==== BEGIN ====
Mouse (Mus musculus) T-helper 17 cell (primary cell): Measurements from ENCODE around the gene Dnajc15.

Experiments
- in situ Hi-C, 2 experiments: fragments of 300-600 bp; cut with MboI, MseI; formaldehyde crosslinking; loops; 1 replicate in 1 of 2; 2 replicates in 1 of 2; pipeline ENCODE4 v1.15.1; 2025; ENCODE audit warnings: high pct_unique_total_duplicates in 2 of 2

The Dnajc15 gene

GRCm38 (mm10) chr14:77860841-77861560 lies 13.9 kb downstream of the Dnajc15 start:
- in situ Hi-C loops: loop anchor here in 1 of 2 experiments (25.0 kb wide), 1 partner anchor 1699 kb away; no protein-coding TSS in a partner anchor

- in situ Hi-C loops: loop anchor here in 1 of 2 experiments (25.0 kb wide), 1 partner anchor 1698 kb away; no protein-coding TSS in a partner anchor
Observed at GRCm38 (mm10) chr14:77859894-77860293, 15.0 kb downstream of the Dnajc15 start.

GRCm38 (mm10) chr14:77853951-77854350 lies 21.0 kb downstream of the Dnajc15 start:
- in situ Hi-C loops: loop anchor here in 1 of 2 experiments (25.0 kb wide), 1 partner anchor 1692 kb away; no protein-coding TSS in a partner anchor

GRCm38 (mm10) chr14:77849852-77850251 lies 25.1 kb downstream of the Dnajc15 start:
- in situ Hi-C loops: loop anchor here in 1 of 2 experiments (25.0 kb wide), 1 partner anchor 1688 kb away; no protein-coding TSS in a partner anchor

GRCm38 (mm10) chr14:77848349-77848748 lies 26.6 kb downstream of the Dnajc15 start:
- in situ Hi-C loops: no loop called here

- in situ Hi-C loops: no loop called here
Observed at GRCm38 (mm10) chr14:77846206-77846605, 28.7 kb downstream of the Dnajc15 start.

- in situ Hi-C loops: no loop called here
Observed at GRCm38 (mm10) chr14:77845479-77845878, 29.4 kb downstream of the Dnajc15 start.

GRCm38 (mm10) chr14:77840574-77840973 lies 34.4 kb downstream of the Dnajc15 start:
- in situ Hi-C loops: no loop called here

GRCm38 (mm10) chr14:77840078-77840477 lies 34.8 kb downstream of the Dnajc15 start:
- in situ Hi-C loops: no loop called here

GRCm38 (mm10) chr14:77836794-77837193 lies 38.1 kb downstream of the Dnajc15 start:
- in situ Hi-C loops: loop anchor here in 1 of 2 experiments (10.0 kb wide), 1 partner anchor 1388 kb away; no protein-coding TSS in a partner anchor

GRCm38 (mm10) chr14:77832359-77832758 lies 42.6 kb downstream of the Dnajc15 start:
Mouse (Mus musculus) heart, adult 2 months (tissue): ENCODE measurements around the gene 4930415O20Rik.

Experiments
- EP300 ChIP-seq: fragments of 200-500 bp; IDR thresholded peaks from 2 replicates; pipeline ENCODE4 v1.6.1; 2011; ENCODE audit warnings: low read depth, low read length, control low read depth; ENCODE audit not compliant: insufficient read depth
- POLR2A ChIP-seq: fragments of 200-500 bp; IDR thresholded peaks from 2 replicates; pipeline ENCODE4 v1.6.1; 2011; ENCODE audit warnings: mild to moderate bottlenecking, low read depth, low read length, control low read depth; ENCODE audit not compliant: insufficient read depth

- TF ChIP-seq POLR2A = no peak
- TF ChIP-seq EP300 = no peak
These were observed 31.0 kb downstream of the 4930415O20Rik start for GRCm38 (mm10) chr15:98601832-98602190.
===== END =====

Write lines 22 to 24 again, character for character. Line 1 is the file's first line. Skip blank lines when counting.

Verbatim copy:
- in situ Hi-C loops: no loop called here

GRCm38 (mm10) chr14:77836794-77837193 lies 38.1 kb downstream of the Dnajc15 start:
- in situ Hi-C loops: loop anchor here in 1 of 2 experiments (10.0 kb wide), 1 partner anchor 1388 kb away; no protein-coding TSS in a partner anchor